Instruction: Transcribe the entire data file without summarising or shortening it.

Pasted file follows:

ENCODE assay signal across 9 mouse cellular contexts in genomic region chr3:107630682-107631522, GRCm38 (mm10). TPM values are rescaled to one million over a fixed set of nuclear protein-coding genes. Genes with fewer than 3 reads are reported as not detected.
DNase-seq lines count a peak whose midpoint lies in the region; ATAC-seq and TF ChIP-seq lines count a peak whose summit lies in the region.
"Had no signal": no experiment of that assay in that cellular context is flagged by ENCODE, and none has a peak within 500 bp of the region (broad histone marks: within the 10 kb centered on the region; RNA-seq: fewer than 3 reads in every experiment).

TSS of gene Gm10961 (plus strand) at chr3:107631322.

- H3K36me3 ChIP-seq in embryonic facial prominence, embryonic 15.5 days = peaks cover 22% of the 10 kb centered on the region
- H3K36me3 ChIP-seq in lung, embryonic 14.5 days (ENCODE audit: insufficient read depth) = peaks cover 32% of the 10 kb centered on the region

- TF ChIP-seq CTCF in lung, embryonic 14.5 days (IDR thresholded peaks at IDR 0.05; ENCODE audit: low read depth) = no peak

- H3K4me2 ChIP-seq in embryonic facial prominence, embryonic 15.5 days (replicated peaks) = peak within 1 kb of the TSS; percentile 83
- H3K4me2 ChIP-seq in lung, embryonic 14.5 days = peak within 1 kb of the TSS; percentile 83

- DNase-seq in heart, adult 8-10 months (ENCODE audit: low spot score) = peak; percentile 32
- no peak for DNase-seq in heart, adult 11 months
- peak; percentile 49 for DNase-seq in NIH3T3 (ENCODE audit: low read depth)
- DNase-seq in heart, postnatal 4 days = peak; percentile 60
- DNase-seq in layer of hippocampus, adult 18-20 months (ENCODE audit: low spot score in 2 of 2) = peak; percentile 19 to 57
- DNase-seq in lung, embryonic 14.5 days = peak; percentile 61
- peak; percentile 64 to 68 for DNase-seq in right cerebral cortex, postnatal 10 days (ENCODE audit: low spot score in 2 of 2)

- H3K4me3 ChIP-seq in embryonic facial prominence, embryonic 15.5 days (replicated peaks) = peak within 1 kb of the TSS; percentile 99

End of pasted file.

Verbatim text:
ENCODE assay signal across 9 mouse cellular contexts in genomic region chr3:107630682-107631522, GRCm38 (mm10). TPM values are rescaled to one million over a fixed set of nuclear protein-coding genes. Genes with fewer than 3 reads are reported as not detected.
DNase-seq lines count a peak whose midpoint lies in the region; ATAC-seq and TF ChIP-seq lines count a peak whose summit lies in the region.
"Had no signal": no experiment of that assay in that cellular context is flagged by ENCODE, and none has a peak within 500 bp of the region (broad histone marks: within the 10 kb centered on the region; RNA-seq: fewer than 3 reads in every experiment).

TSS of gene Gm10961 (plus strand) at chr3:107631322.

- H3K36me3 ChIP-seq in embryonic facial prominence, embryonic 15.5 days = peaks cover 22% of the 10 kb centered on the region
- H3K36me3 ChIP-seq in lung, embryonic 14.5 days (ENCODE audit: insufficient read depth) = peaks cover 32% of the 10 kb centered on the region

- TF ChIP-seq CTCF in lung, embryonic 14.5 days (IDR thresholded peaks at IDR 0.05; ENCODE audit: low read depth) = no peak

- H3K4me2 ChIP-seq in embryonic facial prominence, embryonic 15.5 days (replicated peaks) = peak within 1 kb of the TSS; percentile 83
- H3K4me2 ChIP-seq in lung, embryonic 14.5 days = peak within 1 kb of the TSS; percentile 83

- DNase-seq in heart, adult 8-10 months (ENCODE audit: low spot score) = peak; percentile 32
- no peak for DNase-seq in heart, adult 11 months
- peak; percentile 49 for DNase-seq in NIH3T3 (ENCODE audit: low read depth)
- DNase-seq in heart, postnatal 4 days = peak; percentile 60
- DNase-seq in layer of hippocampus, adult 18-20 months (ENCODE audit: low spot score in 2 of 2) = peak; percentile 19 to 57
- DNase-seq in lung, embryonic 14.5 days = peak; percentile 61
- peak; percentile 64 to 68 for DNase-seq in right cerebral cortex, postnatal 10 days (ENCODE audit: low spot score in 2 of 2)

- H3K4me3 ChIP-seq in embryonic facial prominence, embryonic 15.5 days (replicated peaks) = peak within 1 kb of the TSS; percentile 99